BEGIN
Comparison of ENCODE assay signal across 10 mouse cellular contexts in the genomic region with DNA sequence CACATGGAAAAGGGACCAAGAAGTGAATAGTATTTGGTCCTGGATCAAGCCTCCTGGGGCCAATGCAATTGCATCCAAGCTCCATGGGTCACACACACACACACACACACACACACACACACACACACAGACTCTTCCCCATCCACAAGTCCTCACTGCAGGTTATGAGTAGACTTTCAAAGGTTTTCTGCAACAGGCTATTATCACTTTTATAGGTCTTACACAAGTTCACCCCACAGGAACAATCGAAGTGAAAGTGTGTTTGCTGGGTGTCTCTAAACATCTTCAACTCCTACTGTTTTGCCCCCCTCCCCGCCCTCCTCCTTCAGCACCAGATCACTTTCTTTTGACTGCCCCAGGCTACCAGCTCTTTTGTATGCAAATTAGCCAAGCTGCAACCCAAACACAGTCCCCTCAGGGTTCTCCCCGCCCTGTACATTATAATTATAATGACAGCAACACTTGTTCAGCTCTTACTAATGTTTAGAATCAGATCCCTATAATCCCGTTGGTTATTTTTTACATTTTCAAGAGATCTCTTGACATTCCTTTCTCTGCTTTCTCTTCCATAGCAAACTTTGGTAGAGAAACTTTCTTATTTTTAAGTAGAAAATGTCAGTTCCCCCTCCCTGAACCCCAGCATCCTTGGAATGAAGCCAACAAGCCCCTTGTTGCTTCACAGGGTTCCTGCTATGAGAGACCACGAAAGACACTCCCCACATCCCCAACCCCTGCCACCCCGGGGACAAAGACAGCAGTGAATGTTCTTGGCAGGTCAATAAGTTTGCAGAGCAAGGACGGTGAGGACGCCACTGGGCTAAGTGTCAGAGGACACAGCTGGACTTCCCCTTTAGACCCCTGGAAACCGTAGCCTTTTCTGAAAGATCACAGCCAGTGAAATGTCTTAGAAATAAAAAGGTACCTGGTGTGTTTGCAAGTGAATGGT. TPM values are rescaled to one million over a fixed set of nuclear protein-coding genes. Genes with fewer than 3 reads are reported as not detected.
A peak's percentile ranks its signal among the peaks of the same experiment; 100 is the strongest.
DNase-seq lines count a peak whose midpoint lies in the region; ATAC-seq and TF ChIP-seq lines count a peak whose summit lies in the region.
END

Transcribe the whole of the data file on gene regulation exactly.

Comparison of ENCODE assay signal across 10 mouse cellular contexts in the genomic region with DNA sequence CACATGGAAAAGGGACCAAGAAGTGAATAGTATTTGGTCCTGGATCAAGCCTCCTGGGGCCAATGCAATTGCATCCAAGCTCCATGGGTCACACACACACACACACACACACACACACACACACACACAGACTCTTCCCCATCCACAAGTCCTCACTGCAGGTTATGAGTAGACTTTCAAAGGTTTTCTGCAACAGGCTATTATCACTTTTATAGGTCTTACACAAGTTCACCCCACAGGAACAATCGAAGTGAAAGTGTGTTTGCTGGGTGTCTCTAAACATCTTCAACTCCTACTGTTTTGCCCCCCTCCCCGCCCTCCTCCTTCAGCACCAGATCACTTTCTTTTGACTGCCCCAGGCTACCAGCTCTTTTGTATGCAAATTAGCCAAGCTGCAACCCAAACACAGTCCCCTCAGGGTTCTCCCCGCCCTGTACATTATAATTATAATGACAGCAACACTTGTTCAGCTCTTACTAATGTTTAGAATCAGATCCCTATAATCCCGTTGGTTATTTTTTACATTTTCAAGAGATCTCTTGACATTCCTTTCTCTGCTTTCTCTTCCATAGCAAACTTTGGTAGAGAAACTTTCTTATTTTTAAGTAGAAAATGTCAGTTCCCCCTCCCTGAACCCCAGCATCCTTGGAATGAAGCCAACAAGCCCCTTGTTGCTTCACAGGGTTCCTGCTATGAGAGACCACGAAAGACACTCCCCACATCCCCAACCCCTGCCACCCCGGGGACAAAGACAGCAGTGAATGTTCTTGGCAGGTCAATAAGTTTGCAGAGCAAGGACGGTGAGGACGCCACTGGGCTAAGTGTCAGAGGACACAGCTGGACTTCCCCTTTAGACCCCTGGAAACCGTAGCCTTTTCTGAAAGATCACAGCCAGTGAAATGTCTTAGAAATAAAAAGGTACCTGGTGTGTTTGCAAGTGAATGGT. TPM values are rescaled to one million over a fixed set of nuclear protein-coding genes. Genes with fewer than 3 reads are reported as not detected.
A peak's percentile ranks its signal among the peaks of the same experiment; 100 is the strongest.
DNase-seq lines count a peak whose midpoint lies in the region; ATAC-seq and TF ChIP-seq lines count a peak whose summit lies in the region.